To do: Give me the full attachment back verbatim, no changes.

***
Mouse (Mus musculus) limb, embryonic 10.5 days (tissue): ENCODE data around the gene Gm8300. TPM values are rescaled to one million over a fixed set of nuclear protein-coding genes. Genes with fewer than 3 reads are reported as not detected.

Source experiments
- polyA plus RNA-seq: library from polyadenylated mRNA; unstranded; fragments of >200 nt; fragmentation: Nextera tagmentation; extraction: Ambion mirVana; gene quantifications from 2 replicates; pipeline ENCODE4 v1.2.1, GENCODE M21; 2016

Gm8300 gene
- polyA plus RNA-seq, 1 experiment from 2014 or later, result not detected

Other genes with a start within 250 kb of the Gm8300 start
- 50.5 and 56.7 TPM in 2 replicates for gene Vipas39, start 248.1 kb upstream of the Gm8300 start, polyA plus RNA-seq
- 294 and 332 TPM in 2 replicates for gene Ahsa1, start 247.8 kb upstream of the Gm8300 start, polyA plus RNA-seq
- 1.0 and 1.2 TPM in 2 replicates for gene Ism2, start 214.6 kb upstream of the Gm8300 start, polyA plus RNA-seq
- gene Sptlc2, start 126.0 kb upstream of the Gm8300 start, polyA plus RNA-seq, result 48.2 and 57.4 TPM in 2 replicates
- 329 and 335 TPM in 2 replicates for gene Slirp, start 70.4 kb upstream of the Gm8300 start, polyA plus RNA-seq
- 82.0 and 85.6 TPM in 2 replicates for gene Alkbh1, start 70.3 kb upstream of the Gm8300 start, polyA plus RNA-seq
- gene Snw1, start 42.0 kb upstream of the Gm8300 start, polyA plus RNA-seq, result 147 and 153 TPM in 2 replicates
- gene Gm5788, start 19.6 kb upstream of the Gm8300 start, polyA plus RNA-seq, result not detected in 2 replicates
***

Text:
Mouse (Mus musculus) limb, embryonic 10.5 days (tissue): ENCODE data around the gene Gm8300. TPM values are rescaled to one million over a fixed set of nuclear protein-coding genes. Genes with fewer than 3 reads are reported as not detected.

Source experiments
- polyA plus RNA-seq: library from polyadenylated mRNA; unstranded; fragments of >200 nt; fragmentation: Nextera tagmentation; extraction: Ambion mirVana; gene quantifications from 2 replicates; pipeline ENCODE4 v1.2.1, GENCODE M21; 2016

Gm8300 gene
- polyA plus RNA-seq, 1 experiment from 2014 or later, result not detected

Other genes with a start within 250 kb of the Gm8300 start
- 50.5 and 56.7 TPM in 2 replicates for gene Vipas39, start 248.1 kb upstream of the Gm8300 start, polyA plus RNA-seq
- 294 and 332 TPM in 2 replicates for gene Ahsa1, start 247.8 kb upstream of the Gm8300 start, polyA plus RNA-seq
- 1.0 and 1.2 TPM in 2 replicates for gene Ism2, start 214.6 kb upstream of the Gm8300 start, polyA plus RNA-seq
- gene Sptlc2, start 126.0 kb upstream of the Gm8300 start, polyA plus RNA-seq, result 48.2 and 57.4 TPM in 2 replicates
- 329 and 335 TPM in 2 replicates for gene Slirp, start 70.4 kb upstream of the Gm8300 start, polyA plus RNA-seq
- 82.0 and 85.6 TPM in 2 replicates for gene Alkbh1, start 70.3 kb upstream of the Gm8300 start, polyA plus RNA-seq
- gene Snw1, start 42.0 kb upstream of the Gm8300 start, polyA plus RNA-seq, result 147 and 153 TPM in 2 replicates
- gene Gm5788, start 19.6 kb upstream of the Gm8300 start, polyA plus RNA-seq, result not detected in 2 replicates